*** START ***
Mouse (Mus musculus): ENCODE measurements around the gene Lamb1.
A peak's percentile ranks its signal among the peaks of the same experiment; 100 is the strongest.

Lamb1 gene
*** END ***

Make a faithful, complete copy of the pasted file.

Mouse (Mus musculus): ENCODE measurements around the gene Lamb1.
A peak's percentile ranks its signal among the peaks of the same experiment; 100 is the strongest.

Lamb1 gene